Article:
When Gopal Maharjan, a young engineering graduate in Nepal, started looking for a job in Kathmandu he did not get a great response. Then he heard about online jobs with CloudFactory, a “microwork” platform. He and some friends formed a group and applied online. They were accepted and given part-time jobs doing work such as digitizing old, hand-written data, tracking supermarket receipts, or even medical transcription. The group meets regularly with CloudFactory staff to share questions about their work and learn.
“Economically, this job is a lot of help,” says Gopal. “Now I don’t have to feel odd in front of my friends who are working, as I have a source of income as well. My family is also very supportive of the job, as they feel that I am being productive and not wasting my time.”
Across the globe, information and communication technologies (ICTs) are transforming the world of work, creating new job opportunities and making labor markets more innovative, inclusive, and global.
According to a new World Bank policy note, “Connecting to Work: How Information and Communication Technologies Could Help Expand Employment Opportunities,” three trends are driving the increase in ICT-related jobs worldwide:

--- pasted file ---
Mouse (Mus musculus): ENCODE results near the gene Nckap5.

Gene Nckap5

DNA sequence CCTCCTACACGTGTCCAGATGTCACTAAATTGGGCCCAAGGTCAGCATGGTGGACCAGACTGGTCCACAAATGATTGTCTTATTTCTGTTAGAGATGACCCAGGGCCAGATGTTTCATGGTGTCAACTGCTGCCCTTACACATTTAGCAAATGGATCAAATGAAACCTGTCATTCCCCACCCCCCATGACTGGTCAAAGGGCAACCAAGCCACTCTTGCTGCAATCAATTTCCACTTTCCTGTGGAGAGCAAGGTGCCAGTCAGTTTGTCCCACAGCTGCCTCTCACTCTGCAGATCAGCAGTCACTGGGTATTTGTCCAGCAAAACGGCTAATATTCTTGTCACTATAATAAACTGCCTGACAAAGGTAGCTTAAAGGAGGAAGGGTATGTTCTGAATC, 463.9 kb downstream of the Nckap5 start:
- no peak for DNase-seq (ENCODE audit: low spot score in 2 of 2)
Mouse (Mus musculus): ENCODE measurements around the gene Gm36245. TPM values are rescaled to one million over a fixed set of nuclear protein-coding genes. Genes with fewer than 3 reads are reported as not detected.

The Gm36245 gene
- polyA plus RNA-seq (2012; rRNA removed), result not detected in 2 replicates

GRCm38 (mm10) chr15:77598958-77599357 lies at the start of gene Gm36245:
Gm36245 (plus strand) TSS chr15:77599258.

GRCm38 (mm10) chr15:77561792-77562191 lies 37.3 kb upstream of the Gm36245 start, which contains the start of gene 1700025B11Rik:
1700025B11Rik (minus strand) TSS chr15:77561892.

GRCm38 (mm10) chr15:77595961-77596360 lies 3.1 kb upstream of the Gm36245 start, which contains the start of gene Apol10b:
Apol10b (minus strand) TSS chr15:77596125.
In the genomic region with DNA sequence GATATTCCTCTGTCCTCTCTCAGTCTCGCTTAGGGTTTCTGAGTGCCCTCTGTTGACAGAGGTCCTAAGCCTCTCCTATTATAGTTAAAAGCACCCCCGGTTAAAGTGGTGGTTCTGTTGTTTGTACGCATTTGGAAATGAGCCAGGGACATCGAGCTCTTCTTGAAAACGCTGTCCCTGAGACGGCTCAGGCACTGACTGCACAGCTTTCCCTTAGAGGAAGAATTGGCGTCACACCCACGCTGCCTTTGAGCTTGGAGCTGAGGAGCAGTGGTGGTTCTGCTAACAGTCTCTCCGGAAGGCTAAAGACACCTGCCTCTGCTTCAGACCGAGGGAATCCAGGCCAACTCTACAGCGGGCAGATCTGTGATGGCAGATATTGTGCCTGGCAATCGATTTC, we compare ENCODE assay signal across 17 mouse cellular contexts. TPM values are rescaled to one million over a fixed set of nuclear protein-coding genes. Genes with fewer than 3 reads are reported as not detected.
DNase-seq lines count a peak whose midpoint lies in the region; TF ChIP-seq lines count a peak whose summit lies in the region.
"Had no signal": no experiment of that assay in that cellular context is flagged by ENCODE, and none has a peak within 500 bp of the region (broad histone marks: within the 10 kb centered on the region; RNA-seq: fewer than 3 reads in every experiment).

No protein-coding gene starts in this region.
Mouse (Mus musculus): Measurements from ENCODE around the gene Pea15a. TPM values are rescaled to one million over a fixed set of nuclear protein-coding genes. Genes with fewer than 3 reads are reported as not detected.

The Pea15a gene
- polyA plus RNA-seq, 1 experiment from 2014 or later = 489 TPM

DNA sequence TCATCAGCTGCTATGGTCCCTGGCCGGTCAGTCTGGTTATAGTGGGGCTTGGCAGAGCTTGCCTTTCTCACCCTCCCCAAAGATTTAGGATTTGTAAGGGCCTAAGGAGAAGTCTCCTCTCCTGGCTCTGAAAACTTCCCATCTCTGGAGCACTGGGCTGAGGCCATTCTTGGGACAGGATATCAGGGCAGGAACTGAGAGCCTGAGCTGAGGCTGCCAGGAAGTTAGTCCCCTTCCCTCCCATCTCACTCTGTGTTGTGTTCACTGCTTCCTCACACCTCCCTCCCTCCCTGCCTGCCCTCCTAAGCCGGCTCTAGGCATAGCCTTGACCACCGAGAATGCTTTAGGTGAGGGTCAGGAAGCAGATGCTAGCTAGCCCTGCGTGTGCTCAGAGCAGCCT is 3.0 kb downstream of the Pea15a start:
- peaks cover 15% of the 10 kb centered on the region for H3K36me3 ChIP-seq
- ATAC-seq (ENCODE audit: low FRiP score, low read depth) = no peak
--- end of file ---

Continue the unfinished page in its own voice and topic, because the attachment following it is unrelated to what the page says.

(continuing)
- Greater connectivity – more than 120 countries now have over 80 percent market penetration of mobile telephones.
- Digitization of more aspects of work – today, telecommuting and outsourcing have become standard business practices globally.
- More globalized skills – India and the Philippines have become major outsourcing hubs thanks to their English language skills, and other countries are targeting the sector for future growth.
“ICTs are influencing employment both as an industry that creates jobs and as a tool that empowers workers to access new forms of work, in new and more flexible ways,” says Chris Vein, World Bank Chief Innovation Officer for Global ICT Development. “The emerging ICT-enabled employment opportunities matter because countries around the world are looking to create more good jobs, which have positive economic and social implications for workers and for society.”